of the 3rd instant, in obedience to orders from the general commanding the corps, the Fourth Kentucky (mounted) Infantry of this command moved with instructions to march to New man and watch the Chattahoochee between that point and Marietta for the purpose of intercepting the rebels chieftain, Jeff. Davis. On the 4th, at noon, I was ordered to recall them. The order to that end reached them at daylight on the morning of the 5th five miles west of Barnesville. On the morning of the 6th, at 2 o'clock, I received order to guard the Ocmulgee from Macon to them mouth of the Towaliga, and forthwith dispatched a detachment of the Sixth Kentucky, at the same time ordering the Fourth Kentucky (mounted) Infantry, which had reached Forsyth, to move east to and cover the Ocmulgee between the points indicated, relieving the Sixth Kentucky. On the afternoon of that day I expressed to the brevet major-general commanding the opinion that J. Davis could not by any possibility evade the troops between Washington, Ga., and the Chattahoochee, and as a matter of necessity would turn south, pass between Macon, and Savannah, and run the blockade on the Florida coast. I was ordered by him to send a battalion toward Savannah, and accordingly sent Lieutenant-Colonel Harnden, First Wisconsin Cavalry, instructing him to move as rapidly as possible to Dublin, leaving a company twenty miles from Macon to scout and act as couriers. Colonel Harnden's report is forwarded herewith, together with a list of officers engaged with him. The scouts from the Fourth Kentucky (mounted) Infantry have been active, and I have reason to except that the evidence discovered by them will lead to the recovery of a part, if not all, of the traitor chieftain's booty.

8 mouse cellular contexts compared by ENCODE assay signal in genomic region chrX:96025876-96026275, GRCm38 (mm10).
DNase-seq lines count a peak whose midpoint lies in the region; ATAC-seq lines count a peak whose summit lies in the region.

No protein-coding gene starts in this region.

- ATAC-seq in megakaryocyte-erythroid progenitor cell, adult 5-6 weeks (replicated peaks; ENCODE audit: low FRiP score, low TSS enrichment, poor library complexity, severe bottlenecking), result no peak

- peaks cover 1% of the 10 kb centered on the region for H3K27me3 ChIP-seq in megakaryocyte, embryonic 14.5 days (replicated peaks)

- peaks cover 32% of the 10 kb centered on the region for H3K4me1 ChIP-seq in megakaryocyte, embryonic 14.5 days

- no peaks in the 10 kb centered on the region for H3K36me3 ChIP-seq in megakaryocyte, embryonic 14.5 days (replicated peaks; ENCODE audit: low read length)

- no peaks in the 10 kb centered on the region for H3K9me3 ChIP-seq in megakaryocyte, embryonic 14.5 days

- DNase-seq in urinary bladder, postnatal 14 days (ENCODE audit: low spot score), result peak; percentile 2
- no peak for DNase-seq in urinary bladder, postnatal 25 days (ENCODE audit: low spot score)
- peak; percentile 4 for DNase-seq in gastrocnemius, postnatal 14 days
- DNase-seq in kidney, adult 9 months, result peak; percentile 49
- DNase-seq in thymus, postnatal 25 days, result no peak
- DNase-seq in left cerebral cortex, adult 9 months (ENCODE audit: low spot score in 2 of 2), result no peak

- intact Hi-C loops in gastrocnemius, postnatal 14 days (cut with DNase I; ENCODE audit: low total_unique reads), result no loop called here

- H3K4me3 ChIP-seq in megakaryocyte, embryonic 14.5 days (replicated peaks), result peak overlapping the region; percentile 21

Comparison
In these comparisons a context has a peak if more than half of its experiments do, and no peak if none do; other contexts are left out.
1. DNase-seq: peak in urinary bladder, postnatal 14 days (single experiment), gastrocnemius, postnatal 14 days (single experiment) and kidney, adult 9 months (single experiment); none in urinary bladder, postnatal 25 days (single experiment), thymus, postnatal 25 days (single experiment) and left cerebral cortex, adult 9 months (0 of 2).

I am, major, very respectfully, your obedient servant,
JNO. T. CROXTON,
Brigadier-General, Commanding Division.
Major E. B. BEAUMONT,
Asst. Adjt. General, Cavalry Corps, Mil. Div. of the Mississippi.
Numbers 3. Report of Lieutenant Colonel Henry Harnden, First Wisconsin Cavalry, Second Brigade.
HEADQUARTERS FIRST WISCONSIN CAVALRY,
Near Macon, Ga., May 13, 1865.
GENERAL: I have the honor to report that, in compliance with your orders of the 6th instant, I marched from Macon on the evening of that day with 150 men of the First Wisconsin Cavalry and proceeded to Jeffersonville, Twiggs County. Leaving Lieutenant Hewitt with thirty men to watch the cross-roads at that place, I continued the march on to Thomas' Cross-Roads, Wilkinson County, where I learned that a large party of paroled men from General Johnston's army had just passed that point on their way home; some were armed and others were not, but all were mounted. After feeding our animals, I continued on to Dublin, Lawrence County, arriving there about 5 p. m. (May 7), and encamped near the ferry across Oconee River, having marched a distance of fifty-five miles. At Dublin I learned from some negroes that a train of light wagons and ambulances had crossed the ferry during the day, and going on the Jacksonville road, attended by an escort and having some led horses; but the citizens of Dublin disclaimed all knowledge